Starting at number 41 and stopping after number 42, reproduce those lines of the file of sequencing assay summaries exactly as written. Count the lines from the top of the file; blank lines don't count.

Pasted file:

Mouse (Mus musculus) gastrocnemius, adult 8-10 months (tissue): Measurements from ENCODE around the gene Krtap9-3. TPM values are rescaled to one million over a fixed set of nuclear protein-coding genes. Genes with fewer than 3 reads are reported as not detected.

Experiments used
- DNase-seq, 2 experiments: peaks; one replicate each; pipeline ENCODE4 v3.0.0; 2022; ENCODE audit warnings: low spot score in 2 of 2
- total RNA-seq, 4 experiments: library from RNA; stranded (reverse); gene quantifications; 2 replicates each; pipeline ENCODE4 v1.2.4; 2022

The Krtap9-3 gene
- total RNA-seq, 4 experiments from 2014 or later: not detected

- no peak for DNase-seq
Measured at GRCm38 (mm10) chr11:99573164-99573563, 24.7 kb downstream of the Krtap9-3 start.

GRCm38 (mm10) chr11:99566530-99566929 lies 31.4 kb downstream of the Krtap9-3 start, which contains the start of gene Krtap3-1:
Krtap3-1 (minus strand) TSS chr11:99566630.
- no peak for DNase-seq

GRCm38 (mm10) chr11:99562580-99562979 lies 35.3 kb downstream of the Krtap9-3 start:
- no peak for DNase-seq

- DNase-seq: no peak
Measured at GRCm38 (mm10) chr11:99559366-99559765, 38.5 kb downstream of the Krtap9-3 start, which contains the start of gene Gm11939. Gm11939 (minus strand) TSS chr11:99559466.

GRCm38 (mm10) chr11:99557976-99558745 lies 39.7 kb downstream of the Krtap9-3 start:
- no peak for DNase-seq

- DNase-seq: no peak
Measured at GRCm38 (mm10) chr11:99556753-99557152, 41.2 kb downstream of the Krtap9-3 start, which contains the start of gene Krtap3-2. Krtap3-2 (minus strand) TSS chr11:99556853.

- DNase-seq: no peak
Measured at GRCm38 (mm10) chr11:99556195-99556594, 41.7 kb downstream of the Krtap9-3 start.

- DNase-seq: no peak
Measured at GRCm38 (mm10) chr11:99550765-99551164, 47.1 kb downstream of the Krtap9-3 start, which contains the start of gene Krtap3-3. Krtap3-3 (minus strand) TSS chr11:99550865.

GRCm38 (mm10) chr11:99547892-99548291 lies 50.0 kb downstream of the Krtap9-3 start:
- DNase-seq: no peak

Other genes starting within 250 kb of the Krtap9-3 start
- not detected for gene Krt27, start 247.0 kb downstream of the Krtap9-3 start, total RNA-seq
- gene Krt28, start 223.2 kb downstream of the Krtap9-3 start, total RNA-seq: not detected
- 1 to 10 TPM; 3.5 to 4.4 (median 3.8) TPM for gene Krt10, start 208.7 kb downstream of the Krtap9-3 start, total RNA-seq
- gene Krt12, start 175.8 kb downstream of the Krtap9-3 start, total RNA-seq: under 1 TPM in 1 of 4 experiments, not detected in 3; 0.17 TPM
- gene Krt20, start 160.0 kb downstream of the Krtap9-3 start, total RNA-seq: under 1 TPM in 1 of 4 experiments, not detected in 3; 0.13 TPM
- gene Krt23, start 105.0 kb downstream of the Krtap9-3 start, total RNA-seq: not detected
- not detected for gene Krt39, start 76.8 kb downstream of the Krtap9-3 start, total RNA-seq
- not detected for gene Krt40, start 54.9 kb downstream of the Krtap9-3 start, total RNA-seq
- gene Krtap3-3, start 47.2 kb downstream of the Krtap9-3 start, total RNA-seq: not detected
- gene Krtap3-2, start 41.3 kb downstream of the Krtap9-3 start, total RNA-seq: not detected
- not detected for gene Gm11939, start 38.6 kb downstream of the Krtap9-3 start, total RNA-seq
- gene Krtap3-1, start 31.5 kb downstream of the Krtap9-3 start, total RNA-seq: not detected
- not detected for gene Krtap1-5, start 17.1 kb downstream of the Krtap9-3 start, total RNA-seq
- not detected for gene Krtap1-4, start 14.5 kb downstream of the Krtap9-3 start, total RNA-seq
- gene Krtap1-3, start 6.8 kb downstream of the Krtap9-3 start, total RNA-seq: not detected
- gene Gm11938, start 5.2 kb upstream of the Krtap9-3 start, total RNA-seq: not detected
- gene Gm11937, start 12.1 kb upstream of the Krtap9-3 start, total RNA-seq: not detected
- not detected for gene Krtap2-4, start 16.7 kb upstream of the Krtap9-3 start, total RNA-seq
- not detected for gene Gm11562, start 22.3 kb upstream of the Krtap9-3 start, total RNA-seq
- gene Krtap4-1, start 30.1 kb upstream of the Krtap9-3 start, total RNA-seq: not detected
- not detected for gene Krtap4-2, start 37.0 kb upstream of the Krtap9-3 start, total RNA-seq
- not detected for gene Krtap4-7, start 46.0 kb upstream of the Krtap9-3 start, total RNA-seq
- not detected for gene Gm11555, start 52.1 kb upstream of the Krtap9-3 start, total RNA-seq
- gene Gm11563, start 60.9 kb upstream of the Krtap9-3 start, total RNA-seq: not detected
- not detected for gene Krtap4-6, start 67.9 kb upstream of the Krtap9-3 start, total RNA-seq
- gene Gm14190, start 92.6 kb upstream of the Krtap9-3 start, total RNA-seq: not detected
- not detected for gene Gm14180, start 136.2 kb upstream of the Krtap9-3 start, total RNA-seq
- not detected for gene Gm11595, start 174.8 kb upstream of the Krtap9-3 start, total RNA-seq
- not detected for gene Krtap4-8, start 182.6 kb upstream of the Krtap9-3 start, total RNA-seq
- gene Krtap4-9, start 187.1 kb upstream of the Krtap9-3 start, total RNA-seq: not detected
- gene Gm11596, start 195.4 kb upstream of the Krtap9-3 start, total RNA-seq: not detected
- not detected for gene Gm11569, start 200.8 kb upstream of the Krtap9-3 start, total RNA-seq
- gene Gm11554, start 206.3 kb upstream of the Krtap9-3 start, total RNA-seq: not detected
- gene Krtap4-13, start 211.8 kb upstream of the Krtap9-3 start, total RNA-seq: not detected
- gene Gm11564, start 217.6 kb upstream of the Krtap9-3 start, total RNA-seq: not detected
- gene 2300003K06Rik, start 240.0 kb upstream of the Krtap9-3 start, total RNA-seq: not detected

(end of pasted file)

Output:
- gene Krtap1-3, start 6.8 kb downstream of the Krtap9-3 start, total RNA-seq: not detected
- gene Gm11938, start 5.2 kb upstream of the Krtap9-3 start, total RNA-seq: not detected